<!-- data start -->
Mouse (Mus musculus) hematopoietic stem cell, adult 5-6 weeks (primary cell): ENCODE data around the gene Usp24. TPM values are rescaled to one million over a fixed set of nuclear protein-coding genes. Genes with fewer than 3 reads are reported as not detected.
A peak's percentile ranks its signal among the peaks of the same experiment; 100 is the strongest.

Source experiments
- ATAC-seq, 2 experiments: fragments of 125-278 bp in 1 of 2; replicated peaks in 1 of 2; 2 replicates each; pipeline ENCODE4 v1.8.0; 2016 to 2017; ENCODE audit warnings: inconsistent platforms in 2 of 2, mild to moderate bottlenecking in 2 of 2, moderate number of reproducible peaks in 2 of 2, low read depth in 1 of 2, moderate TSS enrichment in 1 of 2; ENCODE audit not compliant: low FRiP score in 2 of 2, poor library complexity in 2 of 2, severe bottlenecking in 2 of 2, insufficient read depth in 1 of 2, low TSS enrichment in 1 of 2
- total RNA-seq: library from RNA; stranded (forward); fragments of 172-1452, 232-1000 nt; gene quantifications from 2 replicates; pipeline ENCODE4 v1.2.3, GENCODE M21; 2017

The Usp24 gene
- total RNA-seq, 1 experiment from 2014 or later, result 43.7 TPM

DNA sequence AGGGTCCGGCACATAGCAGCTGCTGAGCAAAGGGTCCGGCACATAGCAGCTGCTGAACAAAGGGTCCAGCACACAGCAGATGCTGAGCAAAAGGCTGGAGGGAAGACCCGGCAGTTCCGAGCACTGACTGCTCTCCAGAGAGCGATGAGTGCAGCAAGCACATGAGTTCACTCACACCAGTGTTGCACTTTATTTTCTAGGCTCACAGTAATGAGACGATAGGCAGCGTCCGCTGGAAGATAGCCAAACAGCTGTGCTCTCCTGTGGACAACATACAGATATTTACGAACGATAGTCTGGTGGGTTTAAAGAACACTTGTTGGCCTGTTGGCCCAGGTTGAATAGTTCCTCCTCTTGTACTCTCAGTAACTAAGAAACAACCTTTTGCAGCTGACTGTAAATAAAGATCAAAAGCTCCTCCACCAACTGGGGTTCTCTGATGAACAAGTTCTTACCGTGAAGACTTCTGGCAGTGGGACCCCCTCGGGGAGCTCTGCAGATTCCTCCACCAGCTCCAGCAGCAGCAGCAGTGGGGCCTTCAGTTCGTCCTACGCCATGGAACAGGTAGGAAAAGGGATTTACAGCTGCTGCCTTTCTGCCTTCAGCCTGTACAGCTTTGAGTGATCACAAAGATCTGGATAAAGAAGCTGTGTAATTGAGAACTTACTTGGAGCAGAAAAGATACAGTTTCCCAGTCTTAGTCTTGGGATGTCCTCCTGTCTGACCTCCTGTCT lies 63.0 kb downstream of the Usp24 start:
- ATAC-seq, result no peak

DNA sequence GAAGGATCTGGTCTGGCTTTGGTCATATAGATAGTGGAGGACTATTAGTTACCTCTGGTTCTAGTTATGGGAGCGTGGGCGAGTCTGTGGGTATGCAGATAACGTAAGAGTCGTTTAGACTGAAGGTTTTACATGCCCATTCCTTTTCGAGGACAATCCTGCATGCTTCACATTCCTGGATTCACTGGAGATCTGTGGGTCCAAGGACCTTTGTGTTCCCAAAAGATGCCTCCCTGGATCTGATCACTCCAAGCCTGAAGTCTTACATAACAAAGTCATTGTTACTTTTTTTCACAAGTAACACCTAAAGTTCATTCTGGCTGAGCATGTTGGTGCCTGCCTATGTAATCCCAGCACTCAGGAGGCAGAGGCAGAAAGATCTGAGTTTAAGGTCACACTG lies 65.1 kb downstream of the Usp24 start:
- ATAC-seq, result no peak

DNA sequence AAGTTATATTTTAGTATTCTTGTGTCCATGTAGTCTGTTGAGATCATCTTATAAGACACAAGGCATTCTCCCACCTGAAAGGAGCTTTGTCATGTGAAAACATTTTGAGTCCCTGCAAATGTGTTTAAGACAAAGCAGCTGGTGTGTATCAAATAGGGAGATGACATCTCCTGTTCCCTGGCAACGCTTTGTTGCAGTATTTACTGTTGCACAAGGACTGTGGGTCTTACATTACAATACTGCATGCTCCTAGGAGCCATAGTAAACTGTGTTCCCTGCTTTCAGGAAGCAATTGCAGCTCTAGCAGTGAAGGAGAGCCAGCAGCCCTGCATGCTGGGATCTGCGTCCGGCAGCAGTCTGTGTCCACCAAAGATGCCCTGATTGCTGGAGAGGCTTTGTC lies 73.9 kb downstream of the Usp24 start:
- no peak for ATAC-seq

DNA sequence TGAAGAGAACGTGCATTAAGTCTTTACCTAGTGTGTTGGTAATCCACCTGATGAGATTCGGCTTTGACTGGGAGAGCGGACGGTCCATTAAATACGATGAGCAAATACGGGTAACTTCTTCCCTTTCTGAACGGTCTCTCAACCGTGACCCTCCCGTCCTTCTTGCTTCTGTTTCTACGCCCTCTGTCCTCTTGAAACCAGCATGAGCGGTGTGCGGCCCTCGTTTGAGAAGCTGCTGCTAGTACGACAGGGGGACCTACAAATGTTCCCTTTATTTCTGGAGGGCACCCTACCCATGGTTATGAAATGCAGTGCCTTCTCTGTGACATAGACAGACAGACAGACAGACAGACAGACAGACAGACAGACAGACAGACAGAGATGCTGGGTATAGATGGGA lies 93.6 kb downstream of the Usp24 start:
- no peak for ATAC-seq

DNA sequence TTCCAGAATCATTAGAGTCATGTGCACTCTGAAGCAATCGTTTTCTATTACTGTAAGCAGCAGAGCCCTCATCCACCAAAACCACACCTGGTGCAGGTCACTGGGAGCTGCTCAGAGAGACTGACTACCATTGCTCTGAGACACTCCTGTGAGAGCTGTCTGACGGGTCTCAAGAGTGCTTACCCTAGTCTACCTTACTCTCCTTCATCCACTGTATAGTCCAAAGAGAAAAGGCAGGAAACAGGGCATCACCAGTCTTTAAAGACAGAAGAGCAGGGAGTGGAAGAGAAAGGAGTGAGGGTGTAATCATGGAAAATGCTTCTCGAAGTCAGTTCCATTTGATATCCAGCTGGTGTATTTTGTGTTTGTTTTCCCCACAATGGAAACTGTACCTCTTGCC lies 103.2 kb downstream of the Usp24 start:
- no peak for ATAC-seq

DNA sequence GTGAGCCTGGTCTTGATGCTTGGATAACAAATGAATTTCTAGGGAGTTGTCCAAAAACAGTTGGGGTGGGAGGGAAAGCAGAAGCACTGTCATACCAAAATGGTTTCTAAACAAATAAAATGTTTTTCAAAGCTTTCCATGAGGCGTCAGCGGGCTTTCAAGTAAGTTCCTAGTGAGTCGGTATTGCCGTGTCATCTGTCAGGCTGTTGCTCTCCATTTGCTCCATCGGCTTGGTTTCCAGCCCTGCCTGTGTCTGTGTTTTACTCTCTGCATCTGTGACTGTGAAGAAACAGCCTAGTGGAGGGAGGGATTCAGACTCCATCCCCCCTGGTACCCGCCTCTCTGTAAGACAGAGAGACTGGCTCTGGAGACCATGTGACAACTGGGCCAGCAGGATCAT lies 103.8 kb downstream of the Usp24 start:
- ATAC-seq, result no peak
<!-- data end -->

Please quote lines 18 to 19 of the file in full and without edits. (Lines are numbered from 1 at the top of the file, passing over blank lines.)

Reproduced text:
DNA sequence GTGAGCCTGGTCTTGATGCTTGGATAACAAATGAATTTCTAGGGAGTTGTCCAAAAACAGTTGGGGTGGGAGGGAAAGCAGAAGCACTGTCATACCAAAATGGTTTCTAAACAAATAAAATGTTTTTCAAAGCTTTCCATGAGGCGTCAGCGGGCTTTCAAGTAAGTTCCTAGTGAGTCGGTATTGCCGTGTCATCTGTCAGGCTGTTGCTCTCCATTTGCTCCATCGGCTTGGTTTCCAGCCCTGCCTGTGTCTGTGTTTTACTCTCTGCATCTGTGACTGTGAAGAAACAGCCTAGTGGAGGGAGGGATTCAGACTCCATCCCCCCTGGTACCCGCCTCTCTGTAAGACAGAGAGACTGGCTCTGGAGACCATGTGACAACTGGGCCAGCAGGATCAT lies 103.8 kb downstream of the Usp24 start:
- ATAC-seq, result no peak